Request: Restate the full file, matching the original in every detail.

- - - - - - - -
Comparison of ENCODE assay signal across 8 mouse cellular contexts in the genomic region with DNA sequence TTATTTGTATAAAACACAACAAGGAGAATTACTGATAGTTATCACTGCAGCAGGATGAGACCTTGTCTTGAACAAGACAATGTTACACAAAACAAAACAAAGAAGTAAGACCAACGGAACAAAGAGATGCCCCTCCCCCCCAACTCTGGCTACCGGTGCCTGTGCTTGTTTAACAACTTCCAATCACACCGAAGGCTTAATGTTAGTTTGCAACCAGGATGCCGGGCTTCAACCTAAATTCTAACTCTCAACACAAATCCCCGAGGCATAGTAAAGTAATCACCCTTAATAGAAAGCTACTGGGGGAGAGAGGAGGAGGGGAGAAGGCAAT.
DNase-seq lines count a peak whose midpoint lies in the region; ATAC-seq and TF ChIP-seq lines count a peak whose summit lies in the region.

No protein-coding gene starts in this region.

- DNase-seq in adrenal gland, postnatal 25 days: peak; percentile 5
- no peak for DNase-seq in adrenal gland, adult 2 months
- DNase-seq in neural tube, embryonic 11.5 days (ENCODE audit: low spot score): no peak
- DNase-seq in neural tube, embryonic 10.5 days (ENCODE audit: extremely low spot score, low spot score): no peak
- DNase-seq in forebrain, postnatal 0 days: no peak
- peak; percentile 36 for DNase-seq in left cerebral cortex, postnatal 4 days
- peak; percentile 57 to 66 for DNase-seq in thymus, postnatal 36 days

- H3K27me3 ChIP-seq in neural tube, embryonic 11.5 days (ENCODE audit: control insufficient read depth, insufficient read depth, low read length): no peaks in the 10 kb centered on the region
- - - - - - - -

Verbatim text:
Comparison of ENCODE assay signal across 8 mouse cellular contexts in the genomic region with DNA sequence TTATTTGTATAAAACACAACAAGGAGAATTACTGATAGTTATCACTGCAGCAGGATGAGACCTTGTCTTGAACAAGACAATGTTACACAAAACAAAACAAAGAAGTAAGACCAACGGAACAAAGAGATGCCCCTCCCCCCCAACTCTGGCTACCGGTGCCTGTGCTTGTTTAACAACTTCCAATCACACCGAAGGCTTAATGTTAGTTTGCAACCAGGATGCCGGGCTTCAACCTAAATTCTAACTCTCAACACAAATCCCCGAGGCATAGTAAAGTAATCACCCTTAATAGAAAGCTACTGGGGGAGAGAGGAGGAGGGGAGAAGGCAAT.
DNase-seq lines count a peak whose midpoint lies in the region; ATAC-seq and TF ChIP-seq lines count a peak whose summit lies in the region.

No protein-coding gene starts in this region.

- DNase-seq in adrenal gland, postnatal 25 days: peak; percentile 5
- no peak for DNase-seq in adrenal gland, adult 2 months
- DNase-seq in neural tube, embryonic 11.5 days (ENCODE audit: low spot score): no peak
- DNase-seq in neural tube, embryonic 10.5 days (ENCODE audit: extremely low spot score, low spot score): no peak
- DNase-seq in forebrain, postnatal 0 days: no peak
- peak; percentile 36 for DNase-seq in left cerebral cortex, postnatal 4 days
- peak; percentile 57 to 66 for DNase-seq in thymus, postnatal 36 days

- H3K27me3 ChIP-seq in neural tube, embryonic 11.5 days (ENCODE audit: control insufficient read depth, insufficient read depth, low read length): no peaks in the 10 kb centered on the region